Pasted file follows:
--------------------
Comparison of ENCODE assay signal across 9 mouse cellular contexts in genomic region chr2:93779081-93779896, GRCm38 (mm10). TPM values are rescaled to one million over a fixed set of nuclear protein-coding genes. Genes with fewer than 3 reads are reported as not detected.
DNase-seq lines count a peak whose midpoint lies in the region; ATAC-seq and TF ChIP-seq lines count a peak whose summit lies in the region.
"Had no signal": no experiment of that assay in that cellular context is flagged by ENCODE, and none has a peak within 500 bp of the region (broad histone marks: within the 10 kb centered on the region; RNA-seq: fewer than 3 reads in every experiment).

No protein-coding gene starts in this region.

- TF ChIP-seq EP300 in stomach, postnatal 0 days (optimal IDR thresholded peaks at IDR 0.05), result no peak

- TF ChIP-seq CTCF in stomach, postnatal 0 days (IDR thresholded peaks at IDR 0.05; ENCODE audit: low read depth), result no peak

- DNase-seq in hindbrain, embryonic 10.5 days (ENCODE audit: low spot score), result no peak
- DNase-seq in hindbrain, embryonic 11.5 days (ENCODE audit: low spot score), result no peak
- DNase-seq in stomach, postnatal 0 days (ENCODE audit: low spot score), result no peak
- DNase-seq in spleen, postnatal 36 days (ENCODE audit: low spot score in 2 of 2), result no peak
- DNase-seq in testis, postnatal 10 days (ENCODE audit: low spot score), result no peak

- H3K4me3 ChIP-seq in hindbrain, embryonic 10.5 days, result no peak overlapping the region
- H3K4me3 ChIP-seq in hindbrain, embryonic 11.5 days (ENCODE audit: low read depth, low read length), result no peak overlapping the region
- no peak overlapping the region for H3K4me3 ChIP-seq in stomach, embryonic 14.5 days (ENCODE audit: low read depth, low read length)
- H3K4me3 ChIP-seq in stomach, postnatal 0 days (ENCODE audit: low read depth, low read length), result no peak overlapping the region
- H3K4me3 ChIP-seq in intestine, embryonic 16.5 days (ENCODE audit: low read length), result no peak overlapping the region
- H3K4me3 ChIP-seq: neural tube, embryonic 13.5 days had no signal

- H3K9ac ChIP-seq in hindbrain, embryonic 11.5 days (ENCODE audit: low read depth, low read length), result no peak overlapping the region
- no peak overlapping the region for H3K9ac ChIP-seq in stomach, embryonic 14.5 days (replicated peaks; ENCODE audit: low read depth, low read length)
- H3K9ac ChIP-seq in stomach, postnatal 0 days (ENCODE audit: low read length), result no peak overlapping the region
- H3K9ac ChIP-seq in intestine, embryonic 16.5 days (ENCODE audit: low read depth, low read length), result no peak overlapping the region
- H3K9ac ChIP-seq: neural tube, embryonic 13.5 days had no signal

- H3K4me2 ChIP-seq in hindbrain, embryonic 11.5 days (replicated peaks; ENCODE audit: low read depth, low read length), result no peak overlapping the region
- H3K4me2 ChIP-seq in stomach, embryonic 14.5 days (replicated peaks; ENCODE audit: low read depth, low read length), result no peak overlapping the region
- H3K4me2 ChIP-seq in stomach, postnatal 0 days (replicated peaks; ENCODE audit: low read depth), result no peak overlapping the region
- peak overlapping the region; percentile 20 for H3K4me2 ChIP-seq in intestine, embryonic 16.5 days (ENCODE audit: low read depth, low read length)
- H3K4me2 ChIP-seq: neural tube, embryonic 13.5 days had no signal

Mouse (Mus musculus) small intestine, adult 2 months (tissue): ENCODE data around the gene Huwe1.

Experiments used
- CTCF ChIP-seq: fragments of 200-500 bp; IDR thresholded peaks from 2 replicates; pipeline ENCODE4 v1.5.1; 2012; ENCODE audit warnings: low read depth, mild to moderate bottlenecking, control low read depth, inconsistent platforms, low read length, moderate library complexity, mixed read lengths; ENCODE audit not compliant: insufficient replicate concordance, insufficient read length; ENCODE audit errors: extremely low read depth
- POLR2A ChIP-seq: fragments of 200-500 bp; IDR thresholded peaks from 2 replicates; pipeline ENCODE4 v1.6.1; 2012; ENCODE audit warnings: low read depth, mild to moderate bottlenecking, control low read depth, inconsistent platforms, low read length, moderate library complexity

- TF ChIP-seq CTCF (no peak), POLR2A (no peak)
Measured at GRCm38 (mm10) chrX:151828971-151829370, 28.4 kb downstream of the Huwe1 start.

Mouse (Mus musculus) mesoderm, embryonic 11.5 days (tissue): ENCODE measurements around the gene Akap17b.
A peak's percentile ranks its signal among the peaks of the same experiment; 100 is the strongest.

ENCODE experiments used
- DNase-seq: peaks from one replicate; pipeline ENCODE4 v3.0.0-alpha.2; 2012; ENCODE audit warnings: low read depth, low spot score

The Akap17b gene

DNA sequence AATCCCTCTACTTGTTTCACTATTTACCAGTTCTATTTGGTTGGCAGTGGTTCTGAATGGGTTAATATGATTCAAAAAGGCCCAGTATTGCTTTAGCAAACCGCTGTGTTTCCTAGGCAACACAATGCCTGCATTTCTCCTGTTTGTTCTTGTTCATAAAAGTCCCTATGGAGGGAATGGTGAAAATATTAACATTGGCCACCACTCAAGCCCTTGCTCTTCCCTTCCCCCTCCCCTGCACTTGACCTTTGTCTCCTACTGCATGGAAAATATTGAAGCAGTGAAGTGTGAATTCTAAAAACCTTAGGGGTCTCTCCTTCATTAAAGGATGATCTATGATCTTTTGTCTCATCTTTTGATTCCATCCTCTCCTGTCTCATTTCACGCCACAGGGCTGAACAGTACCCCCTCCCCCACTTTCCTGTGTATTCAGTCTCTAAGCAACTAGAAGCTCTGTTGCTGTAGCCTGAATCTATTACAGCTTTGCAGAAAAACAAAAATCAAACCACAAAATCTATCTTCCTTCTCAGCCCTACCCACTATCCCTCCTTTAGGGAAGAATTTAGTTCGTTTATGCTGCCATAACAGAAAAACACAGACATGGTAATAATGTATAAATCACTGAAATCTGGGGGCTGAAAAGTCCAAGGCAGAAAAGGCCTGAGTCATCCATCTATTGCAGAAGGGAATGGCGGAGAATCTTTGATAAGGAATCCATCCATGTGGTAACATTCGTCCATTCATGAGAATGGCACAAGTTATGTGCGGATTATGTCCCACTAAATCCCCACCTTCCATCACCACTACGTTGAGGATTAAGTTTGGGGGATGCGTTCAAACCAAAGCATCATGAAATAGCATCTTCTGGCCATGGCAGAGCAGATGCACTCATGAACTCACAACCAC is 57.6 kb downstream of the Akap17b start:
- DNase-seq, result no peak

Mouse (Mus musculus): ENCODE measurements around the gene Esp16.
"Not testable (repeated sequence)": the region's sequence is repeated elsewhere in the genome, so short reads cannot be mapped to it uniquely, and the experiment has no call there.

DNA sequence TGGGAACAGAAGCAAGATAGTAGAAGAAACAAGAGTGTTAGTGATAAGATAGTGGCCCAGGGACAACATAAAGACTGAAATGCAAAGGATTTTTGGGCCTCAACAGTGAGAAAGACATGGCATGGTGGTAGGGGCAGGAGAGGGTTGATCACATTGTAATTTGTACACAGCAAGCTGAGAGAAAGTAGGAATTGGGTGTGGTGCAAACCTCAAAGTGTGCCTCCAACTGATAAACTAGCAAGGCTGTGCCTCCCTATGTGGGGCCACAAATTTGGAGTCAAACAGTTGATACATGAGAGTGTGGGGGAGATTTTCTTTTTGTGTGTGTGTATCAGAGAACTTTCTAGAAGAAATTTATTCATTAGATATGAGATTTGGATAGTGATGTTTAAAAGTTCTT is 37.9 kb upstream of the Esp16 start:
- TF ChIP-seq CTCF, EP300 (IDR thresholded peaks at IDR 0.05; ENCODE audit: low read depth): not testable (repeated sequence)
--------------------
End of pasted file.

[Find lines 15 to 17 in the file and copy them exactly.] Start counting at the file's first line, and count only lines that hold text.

- H3K4me3 ChIP-seq in stomach, postnatal 0 days (ENCODE audit: low read depth, low read length), result no peak overlapping the region
- H3K4me3 ChIP-seq in intestine, embryonic 16.5 days (ENCODE audit: low read length), result no peak overlapping the region
- H3K4me3 ChIP-seq: neural tube, embryonic 13.5 days had no signal